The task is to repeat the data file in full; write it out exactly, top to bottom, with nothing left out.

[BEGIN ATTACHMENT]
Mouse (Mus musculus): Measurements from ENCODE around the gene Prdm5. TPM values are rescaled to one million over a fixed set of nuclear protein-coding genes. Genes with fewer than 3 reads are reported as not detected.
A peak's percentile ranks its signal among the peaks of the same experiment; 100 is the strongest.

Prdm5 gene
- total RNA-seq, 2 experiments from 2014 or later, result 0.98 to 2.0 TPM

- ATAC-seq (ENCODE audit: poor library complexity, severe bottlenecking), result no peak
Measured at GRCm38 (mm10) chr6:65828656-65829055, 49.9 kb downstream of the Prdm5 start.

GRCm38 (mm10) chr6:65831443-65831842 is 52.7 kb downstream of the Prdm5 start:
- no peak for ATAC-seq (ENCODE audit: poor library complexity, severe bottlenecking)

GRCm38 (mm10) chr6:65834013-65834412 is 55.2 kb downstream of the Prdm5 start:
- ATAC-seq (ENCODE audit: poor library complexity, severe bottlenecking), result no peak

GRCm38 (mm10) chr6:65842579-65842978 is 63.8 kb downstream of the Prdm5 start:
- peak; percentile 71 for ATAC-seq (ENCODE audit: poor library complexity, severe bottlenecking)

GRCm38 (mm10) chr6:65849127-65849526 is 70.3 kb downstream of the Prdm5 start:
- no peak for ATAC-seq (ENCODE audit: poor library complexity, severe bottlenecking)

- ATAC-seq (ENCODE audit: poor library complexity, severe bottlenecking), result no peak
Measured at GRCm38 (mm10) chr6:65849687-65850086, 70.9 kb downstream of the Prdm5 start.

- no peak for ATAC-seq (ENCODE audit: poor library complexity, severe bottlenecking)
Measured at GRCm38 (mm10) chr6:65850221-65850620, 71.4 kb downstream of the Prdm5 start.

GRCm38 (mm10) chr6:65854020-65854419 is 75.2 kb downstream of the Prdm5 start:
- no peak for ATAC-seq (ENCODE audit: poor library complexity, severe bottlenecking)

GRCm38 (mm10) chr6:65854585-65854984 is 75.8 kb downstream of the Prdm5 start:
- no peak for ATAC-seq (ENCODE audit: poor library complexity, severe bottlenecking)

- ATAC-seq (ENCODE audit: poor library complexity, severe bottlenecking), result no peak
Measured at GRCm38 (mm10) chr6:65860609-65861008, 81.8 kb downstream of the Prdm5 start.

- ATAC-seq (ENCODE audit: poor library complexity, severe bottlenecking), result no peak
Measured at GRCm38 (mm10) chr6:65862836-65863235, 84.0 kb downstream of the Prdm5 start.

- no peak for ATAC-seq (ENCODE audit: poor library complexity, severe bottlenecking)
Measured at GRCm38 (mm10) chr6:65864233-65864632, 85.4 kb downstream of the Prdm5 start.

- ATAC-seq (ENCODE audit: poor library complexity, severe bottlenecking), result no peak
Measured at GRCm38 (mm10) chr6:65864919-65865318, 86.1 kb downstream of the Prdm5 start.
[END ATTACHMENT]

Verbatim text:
Mouse (Mus musculus): Measurements from ENCODE around the gene Prdm5. TPM values are rescaled to one million over a fixed set of nuclear protein-coding genes. Genes with fewer than 3 reads are reported as not detected.
A peak's percentile ranks its signal among the peaks of the same experiment; 100 is the strongest.

Prdm5 gene
- total RNA-seq, 2 experiments from 2014 or later, result 0.98 to 2.0 TPM

- ATAC-seq (ENCODE audit: poor library complexity, severe bottlenecking), result no peak
Measured at GRCm38 (mm10) chr6:65828656-65829055, 49.9 kb downstream of the Prdm5 start.

GRCm38 (mm10) chr6:65831443-65831842 is 52.7 kb downstream of the Prdm5 start:
- no peak for ATAC-seq (ENCODE audit: poor library complexity, severe bottlenecking)

GRCm38 (mm10) chr6:65834013-65834412 is 55.2 kb downstream of the Prdm5 start:
- ATAC-seq (ENCODE audit: poor library complexity, severe bottlenecking), result no peak

GRCm38 (mm10) chr6:65842579-65842978 is 63.8 kb downstream of the Prdm5 start:
- peak; percentile 71 for ATAC-seq (ENCODE audit: poor library complexity, severe bottlenecking)

GRCm38 (mm10) chr6:65849127-65849526 is 70.3 kb downstream of the Prdm5 start:
- no peak for ATAC-seq (ENCODE audit: poor library complexity, severe bottlenecking)

- ATAC-seq (ENCODE audit: poor library complexity, severe bottlenecking), result no peak
Measured at GRCm38 (mm10) chr6:65849687-65850086, 70.9 kb downstream of the Prdm5 start.

- no peak for ATAC-seq (ENCODE audit: poor library complexity, severe bottlenecking)
Measured at GRCm38 (mm10) chr6:65850221-65850620, 71.4 kb downstream of the Prdm5 start.

GRCm38 (mm10) chr6:65854020-65854419 is 75.2 kb downstream of the Prdm5 start:
- no peak for ATAC-seq (ENCODE audit: poor library complexity, severe bottlenecking)

GRCm38 (mm10) chr6:65854585-65854984 is 75.8 kb downstream of the Prdm5 start:
- no peak for ATAC-seq (ENCODE audit: poor library complexity, severe bottlenecking)

- ATAC-seq (ENCODE audit: poor library complexity, severe bottlenecking), result no peak
Measured at GRCm38 (mm10) chr6:65860609-65861008, 81.8 kb downstream of the Prdm5 start.

- ATAC-seq (ENCODE audit: poor library complexity, severe bottlenecking), result no peak
Measured at GRCm38 (mm10) chr6:65862836-65863235, 84.0 kb downstream of the Prdm5 start.

- no peak for ATAC-seq (ENCODE audit: poor library complexity, severe bottlenecking)
Measured at GRCm38 (mm10) chr6:65864233-65864632, 85.4 kb downstream of the Prdm5 start.

- ATAC-seq (ENCODE audit: poor library complexity, severe bottlenecking), result no peak
Measured at GRCm38 (mm10) chr6:65864919-65865318, 86.1 kb downstream of the Prdm5 start.